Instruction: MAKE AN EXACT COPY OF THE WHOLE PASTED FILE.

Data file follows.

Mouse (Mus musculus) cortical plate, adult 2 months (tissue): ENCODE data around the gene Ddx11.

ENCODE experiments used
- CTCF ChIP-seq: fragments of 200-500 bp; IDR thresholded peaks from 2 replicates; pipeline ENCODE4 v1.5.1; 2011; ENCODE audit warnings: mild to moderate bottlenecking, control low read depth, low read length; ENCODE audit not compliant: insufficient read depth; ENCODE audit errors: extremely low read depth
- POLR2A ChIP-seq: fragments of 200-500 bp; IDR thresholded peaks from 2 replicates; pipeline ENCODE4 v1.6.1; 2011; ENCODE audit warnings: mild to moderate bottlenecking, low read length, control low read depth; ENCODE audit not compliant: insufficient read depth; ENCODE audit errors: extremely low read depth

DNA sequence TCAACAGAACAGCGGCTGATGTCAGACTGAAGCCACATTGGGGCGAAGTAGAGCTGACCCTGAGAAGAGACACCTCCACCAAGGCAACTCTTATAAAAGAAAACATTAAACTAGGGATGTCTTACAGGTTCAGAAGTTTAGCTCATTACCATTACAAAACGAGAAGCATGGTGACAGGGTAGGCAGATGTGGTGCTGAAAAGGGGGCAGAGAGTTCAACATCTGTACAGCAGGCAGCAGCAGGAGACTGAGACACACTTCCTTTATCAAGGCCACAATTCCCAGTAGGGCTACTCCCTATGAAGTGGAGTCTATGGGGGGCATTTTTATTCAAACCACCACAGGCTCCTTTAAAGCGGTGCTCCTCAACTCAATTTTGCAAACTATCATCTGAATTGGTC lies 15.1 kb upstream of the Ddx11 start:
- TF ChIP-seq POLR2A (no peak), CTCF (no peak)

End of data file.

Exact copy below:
Mouse (Mus musculus) cortical plate, adult 2 months (tissue): ENCODE data around the gene Ddx11.

ENCODE experiments used
- CTCF ChIP-seq: fragments of 200-500 bp; IDR thresholded peaks from 2 replicates; pipeline ENCODE4 v1.5.1; 2011; ENCODE audit warnings: mild to moderate bottlenecking, control low read depth, low read length; ENCODE audit not compliant: insufficient read depth; ENCODE audit errors: extremely low read depth
- POLR2A ChIP-seq: fragments of 200-500 bp; IDR thresholded peaks from 2 replicates; pipeline ENCODE4 v1.6.1; 2011; ENCODE audit warnings: mild to moderate bottlenecking, low read length, control low read depth; ENCODE audit not compliant: insufficient read depth; ENCODE audit errors: extremely low read depth

DNA sequence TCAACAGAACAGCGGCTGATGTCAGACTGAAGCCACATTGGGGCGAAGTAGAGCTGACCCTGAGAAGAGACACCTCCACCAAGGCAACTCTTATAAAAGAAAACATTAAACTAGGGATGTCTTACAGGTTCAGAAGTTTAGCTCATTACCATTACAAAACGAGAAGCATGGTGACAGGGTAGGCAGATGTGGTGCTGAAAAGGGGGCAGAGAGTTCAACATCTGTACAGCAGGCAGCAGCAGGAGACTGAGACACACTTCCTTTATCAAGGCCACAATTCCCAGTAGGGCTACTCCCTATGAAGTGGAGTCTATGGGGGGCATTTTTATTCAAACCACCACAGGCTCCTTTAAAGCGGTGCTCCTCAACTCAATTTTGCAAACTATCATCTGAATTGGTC lies 15.1 kb upstream of the Ddx11 start:
- TF ChIP-seq POLR2A (no peak), CTCF (no peak)